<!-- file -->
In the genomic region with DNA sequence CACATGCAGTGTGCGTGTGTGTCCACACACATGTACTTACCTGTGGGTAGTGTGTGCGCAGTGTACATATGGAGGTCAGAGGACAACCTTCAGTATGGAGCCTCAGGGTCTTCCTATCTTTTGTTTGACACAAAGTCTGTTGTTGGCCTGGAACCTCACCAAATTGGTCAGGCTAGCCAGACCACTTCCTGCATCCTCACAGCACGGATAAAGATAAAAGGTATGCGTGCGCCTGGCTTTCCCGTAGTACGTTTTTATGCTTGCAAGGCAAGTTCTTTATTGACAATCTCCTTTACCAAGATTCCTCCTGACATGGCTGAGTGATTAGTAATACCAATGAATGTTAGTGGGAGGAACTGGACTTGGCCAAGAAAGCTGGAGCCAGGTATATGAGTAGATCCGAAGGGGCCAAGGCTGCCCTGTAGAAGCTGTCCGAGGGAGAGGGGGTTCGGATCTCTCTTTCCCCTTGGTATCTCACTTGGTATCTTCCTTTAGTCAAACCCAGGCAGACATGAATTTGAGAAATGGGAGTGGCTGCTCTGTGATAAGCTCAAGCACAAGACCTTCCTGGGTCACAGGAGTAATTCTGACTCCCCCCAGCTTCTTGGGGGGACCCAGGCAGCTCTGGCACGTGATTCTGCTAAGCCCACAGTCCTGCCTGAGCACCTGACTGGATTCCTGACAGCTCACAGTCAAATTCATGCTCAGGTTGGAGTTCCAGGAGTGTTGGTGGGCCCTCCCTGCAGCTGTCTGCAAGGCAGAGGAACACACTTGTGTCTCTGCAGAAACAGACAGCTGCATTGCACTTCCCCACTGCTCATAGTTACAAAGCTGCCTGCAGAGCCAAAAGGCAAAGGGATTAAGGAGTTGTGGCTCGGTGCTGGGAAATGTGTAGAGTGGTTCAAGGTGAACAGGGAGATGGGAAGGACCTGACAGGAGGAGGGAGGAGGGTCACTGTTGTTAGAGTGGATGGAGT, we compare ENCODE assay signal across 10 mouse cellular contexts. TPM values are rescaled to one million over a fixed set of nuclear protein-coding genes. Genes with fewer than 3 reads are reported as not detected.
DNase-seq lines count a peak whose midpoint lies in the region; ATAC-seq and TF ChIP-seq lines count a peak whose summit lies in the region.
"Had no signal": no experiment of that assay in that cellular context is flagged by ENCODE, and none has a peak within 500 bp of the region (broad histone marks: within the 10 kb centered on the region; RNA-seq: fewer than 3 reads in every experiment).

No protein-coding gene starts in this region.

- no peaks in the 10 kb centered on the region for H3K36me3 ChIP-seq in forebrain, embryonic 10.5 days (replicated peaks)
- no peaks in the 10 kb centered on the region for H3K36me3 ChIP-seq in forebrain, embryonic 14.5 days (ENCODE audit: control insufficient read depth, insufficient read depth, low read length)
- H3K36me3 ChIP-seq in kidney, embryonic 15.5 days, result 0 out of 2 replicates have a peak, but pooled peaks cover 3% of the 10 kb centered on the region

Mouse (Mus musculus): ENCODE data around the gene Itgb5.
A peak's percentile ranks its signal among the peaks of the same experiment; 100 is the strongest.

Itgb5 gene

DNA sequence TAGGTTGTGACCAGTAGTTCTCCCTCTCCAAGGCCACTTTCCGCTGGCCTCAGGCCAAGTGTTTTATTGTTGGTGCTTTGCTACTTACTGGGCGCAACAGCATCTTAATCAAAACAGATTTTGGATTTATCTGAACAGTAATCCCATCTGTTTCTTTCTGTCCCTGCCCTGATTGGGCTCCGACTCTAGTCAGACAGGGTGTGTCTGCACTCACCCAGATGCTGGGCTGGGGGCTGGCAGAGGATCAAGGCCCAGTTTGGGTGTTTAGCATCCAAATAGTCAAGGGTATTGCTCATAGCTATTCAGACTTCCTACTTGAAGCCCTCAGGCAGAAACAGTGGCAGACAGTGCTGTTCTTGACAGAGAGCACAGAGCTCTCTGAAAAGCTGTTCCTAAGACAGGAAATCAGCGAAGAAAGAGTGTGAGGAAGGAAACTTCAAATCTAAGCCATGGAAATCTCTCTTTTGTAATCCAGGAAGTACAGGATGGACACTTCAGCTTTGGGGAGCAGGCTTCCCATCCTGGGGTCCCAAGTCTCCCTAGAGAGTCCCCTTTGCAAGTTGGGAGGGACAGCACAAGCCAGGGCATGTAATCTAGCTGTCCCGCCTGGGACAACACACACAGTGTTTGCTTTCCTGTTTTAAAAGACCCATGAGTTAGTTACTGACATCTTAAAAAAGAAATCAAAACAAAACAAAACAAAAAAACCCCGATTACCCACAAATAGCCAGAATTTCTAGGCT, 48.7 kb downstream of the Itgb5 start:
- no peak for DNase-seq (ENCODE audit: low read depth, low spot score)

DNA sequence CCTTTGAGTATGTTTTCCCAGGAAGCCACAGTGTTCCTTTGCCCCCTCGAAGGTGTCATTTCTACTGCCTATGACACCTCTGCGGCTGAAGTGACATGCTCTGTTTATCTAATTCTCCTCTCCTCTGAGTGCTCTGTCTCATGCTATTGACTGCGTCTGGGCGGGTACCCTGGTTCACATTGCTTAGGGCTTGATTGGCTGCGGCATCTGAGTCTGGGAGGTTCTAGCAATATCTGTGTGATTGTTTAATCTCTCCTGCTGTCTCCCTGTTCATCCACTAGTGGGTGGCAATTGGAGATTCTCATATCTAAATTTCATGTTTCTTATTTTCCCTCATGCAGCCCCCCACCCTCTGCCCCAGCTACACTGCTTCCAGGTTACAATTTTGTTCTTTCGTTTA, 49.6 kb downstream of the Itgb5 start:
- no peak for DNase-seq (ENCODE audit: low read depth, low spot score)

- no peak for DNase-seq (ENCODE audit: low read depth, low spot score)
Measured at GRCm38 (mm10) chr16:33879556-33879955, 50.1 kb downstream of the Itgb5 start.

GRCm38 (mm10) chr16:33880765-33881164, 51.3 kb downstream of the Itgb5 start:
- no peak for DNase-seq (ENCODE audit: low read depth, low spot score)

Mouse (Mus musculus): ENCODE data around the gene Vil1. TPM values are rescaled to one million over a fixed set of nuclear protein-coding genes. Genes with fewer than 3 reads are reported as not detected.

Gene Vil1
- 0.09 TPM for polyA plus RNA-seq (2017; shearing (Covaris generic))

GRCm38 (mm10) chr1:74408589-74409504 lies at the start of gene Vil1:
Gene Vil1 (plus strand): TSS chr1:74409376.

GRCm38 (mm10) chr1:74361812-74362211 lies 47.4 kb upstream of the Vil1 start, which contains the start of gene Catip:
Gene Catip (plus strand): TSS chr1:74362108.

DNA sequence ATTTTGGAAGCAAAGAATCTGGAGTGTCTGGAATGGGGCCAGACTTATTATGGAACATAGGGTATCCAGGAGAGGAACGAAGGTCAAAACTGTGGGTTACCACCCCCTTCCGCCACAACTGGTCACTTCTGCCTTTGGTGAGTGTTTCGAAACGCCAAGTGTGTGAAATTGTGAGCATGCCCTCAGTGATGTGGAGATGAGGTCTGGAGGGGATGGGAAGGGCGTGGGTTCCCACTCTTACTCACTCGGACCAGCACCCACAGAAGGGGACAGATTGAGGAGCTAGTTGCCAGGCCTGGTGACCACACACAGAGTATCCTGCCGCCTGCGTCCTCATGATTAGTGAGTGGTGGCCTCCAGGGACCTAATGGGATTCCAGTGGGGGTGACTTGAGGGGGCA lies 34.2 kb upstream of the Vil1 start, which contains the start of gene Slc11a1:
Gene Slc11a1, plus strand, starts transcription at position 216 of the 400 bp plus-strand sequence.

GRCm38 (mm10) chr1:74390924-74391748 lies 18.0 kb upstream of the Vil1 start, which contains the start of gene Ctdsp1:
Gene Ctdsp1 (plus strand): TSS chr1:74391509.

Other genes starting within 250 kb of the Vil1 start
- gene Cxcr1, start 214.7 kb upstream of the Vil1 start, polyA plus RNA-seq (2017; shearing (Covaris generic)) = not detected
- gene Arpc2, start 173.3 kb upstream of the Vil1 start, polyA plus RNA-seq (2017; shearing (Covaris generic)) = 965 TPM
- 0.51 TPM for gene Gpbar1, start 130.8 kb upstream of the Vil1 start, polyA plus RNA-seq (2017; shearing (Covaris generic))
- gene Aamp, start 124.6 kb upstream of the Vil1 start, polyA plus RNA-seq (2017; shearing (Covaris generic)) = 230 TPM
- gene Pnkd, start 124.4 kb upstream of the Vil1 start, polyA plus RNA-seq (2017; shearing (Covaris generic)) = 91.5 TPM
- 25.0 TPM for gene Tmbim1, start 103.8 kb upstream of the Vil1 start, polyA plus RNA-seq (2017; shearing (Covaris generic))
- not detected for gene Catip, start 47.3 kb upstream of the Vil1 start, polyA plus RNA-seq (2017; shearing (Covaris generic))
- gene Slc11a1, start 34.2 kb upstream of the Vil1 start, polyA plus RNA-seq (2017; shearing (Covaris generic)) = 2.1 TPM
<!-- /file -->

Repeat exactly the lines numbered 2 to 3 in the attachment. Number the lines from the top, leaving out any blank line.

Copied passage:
DNase-seq lines count a peak whose midpoint lies in the region; ATAC-seq and TF ChIP-seq lines count a peak whose summit lies in the region.
"Had no signal": no experiment of that assay in that cellular context is flagged by ENCODE, and none has a peak within 500 bp of the region (broad histone marks: within the 10 kb centered on the region; RNA-seq: fewer than 3 reads in every experiment).